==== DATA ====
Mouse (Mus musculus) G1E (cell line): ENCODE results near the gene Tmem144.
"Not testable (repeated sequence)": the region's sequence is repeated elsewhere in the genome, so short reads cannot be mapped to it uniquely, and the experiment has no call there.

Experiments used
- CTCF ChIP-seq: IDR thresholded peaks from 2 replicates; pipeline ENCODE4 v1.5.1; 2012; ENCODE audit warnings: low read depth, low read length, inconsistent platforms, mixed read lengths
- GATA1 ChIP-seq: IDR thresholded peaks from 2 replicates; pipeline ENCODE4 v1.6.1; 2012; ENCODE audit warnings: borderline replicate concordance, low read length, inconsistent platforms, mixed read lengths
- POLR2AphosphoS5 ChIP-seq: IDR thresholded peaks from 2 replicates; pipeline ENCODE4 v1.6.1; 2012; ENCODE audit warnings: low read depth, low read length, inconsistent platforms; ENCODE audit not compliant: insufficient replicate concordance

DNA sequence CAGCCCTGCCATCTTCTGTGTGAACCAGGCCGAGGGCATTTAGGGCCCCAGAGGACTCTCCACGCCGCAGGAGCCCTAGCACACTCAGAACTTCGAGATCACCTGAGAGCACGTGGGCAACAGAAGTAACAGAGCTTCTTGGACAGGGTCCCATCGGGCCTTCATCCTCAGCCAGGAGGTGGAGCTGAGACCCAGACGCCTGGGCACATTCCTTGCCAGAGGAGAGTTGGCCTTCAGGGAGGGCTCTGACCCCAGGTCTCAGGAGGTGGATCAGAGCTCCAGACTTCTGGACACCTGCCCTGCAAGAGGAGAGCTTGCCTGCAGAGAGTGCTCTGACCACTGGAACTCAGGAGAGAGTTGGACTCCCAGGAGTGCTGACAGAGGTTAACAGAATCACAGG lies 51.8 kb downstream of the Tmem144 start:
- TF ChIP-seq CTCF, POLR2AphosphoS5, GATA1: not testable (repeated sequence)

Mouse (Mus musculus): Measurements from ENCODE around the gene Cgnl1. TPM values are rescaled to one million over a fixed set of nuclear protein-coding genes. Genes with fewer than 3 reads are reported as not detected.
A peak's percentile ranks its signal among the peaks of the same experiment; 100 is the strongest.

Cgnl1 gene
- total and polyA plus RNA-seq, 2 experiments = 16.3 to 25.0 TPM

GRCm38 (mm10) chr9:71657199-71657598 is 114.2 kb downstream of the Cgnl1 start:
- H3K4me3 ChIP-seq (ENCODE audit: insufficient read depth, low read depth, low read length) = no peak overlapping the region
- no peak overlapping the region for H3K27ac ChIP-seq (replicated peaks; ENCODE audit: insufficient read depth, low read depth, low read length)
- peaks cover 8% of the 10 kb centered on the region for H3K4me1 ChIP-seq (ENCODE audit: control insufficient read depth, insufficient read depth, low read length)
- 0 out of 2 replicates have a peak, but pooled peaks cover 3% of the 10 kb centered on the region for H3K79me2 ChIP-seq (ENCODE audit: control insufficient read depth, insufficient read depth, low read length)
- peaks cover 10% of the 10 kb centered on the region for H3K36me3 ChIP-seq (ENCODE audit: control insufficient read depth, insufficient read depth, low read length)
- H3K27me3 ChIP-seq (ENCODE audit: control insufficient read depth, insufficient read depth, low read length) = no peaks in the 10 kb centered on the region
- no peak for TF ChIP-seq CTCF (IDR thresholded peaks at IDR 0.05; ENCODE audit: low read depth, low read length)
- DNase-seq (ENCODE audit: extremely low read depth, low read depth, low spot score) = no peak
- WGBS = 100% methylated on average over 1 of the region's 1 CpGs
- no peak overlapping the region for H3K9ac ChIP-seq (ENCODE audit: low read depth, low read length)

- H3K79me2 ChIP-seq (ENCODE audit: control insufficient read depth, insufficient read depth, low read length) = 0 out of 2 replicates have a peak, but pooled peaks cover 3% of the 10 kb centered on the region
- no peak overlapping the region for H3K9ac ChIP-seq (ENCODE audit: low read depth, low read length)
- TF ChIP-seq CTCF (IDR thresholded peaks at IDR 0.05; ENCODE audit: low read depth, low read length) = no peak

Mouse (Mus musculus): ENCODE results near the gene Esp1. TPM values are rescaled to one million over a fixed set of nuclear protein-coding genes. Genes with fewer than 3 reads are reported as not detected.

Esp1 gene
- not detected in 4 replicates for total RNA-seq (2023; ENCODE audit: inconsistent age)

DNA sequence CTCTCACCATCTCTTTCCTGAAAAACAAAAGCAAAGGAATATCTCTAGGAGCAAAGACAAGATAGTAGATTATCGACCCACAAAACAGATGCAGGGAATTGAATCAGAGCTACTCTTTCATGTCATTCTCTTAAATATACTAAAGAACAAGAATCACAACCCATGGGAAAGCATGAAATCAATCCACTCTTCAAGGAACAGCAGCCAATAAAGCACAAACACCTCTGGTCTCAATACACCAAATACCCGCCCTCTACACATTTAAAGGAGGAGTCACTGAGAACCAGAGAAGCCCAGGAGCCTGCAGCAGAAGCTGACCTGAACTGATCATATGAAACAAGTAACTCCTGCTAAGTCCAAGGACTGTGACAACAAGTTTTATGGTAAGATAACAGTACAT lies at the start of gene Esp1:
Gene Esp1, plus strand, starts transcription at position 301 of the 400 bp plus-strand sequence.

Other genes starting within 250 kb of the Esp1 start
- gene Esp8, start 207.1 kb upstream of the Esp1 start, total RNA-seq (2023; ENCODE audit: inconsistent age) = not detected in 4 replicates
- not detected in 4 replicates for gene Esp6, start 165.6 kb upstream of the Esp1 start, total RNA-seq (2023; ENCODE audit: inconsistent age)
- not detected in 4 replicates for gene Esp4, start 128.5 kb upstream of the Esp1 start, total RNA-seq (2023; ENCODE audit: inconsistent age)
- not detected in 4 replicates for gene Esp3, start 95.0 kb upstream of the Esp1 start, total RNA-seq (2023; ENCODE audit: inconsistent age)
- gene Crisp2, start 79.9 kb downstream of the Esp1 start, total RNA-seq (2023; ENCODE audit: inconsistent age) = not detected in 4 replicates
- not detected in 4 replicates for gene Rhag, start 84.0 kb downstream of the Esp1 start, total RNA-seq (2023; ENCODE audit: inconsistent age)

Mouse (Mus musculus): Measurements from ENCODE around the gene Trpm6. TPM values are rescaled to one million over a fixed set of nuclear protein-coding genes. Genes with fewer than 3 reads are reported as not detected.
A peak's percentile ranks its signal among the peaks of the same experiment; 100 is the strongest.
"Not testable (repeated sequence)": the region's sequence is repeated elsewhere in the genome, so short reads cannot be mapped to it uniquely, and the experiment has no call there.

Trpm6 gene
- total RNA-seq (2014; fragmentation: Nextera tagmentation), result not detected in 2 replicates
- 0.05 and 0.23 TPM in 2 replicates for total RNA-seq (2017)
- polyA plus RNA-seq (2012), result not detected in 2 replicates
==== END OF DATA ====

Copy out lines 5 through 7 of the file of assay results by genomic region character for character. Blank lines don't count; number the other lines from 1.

- GATA1 ChIP-seq: IDR thresholded peaks from 2 replicates; pipeline ENCODE4 v1.6.1; 2012; ENCODE audit warnings: borderline replicate concordance, low read length, inconsistent platforms, mixed read lengths
- POLR2AphosphoS5 ChIP-seq: IDR thresholded peaks from 2 replicates; pipeline ENCODE4 v1.6.1; 2012; ENCODE audit warnings: low read depth, low read length, inconsistent platforms; ENCODE audit not compliant: insufficient replicate concordance

DNA sequence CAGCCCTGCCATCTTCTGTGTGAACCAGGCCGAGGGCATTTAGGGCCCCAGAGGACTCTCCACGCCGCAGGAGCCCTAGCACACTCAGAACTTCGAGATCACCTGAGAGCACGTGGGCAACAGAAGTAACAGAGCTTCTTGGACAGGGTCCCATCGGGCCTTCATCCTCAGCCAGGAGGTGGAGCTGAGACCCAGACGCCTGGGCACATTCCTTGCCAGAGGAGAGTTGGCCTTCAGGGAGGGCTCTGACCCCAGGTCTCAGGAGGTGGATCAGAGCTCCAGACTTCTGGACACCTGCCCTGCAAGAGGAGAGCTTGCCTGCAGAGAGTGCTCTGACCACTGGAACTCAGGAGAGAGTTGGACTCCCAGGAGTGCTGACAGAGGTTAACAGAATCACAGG lies 51.8 kb downstream of the Tmem144 start: